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Insecure attachment and externalizing behavior problems

Here I will discuss findings related to insecure attachment as a predictor of externalizing problems in children

ID Articolo: 15957 - Pubblicato il: 21 settembre 2012
Messaggio pubblicitario Università di Psicologia Milano - SFU 01-2017


– Attachment Series – 

Insecure attachment and internalizing behavior problems. - Immagine: © lithian - Fotolia.comInsecure attachment style has been linked to the development of child psychopathology since the beginnings of attachment theory (Bowlby, 1973). More recent work has investigated insecure attachment as a predictor of externalizing and internalizing behavior problems in children.

While the link is sound in theory, empirical evidence is difficult to come by. This is largely because of costly methodological necessities which include the need for large scale, longitudinal studies. Here I will discuss findings related to insecure attachment as a predictor of externalizing problems in children. In the future I will discuss insecure attachment but as a predictor of internalizing behavior.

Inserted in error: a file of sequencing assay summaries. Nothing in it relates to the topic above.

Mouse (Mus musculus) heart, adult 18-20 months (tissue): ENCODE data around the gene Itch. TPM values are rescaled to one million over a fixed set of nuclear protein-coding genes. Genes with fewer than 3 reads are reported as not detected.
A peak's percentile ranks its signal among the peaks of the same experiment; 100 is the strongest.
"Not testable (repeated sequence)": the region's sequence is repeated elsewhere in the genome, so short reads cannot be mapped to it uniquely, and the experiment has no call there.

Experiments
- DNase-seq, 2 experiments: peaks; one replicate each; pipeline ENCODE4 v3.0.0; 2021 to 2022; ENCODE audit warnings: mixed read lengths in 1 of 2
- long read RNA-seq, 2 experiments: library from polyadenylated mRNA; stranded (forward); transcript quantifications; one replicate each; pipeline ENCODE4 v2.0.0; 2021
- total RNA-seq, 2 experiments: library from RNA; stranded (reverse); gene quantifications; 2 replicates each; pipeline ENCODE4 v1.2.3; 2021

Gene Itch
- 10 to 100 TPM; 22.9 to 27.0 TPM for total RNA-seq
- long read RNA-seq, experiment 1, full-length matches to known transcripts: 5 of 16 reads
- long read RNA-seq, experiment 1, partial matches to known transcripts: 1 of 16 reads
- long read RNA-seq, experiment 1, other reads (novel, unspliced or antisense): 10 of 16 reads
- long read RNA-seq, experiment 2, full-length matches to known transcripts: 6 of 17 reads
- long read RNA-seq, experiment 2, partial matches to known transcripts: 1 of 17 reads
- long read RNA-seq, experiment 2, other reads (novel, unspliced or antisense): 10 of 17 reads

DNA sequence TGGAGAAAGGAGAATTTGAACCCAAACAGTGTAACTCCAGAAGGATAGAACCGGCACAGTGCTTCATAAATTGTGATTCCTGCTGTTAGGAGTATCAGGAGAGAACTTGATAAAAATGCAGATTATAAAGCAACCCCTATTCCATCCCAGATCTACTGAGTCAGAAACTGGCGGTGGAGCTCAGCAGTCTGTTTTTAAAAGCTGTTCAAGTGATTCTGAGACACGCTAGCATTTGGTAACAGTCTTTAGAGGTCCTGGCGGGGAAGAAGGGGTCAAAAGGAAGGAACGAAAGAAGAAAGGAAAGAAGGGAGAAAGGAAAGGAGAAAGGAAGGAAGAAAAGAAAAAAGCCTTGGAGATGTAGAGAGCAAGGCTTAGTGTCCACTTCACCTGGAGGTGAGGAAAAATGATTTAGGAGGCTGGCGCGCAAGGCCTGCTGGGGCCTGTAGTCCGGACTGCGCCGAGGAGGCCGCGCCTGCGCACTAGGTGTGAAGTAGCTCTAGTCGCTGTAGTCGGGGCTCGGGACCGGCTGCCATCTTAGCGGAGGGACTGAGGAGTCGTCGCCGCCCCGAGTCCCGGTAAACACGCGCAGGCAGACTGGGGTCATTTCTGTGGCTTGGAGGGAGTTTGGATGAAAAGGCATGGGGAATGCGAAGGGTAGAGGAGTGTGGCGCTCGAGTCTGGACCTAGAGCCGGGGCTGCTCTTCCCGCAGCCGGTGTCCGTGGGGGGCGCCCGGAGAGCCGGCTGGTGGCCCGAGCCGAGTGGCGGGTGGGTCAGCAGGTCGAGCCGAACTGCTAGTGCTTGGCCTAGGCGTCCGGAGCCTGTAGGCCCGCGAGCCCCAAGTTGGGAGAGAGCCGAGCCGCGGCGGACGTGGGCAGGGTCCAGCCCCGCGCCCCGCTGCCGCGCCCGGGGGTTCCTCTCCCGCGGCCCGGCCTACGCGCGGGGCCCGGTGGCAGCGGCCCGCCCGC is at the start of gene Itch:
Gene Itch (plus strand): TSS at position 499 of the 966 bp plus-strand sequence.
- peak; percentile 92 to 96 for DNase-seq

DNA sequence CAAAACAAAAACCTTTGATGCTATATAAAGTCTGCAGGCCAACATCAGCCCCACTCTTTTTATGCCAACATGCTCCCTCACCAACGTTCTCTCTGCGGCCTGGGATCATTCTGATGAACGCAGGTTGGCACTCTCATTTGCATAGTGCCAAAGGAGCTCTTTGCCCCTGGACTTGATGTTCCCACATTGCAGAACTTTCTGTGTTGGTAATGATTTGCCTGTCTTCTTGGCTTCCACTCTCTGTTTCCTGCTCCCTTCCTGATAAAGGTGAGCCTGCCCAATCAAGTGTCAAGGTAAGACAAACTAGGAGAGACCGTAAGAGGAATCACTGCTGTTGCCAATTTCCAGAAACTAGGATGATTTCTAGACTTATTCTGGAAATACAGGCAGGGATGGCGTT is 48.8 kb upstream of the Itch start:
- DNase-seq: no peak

Erickson, Sroufe and Egeland (1985) used longitudinal methodology to examine 96 children from a high risk group of mothers starting from birth until preschool. Attachment measures were taken using the Strange Situation Procedure at 12 and 18 months.

At the preschool period, teacher questionnaires were completed and school observations were taken. The results demonstrated that, in comparison to securely attached children, anxious/avoidant children were more prone to outbursts and expressing negative emotion. In a meta-analysis of 69 studies (Fearon et al., 2010) found a significant association between insecure attachment and externalizing behavior problems.

The measuring and styles of mother-child attachment. - Immagine: © Alena Yakusheva

Recommended: The measuring and styles of mother-child attachment

Interestingly, larger effects were found in boys and in clinical samples. Children with a disorganized attachment were at the largest risk for developing externalizing behavior problems, followed by children with avoidant and then resistant attachment styles.

It is difficult to draw conclusion about the relationship between insecure attachment and the later development of externalizing disorders based on two studies. However, it is important to examine the methodologies of the studies. The Erickson et al. (1985) study was longitudinal, had a large sample, the industry gold standard for measuring attachment and included school observations and questionnaires. Thus the results of the study were more profound. In the same vein, Fearon et al. (2010) was a meta-analysis that examined the results of 69 separate studies.

Therefore the combination of the findings from these powerful studies forms strong conclusions about the relationship between insecure attachment and the development of externalizing disorders in children.




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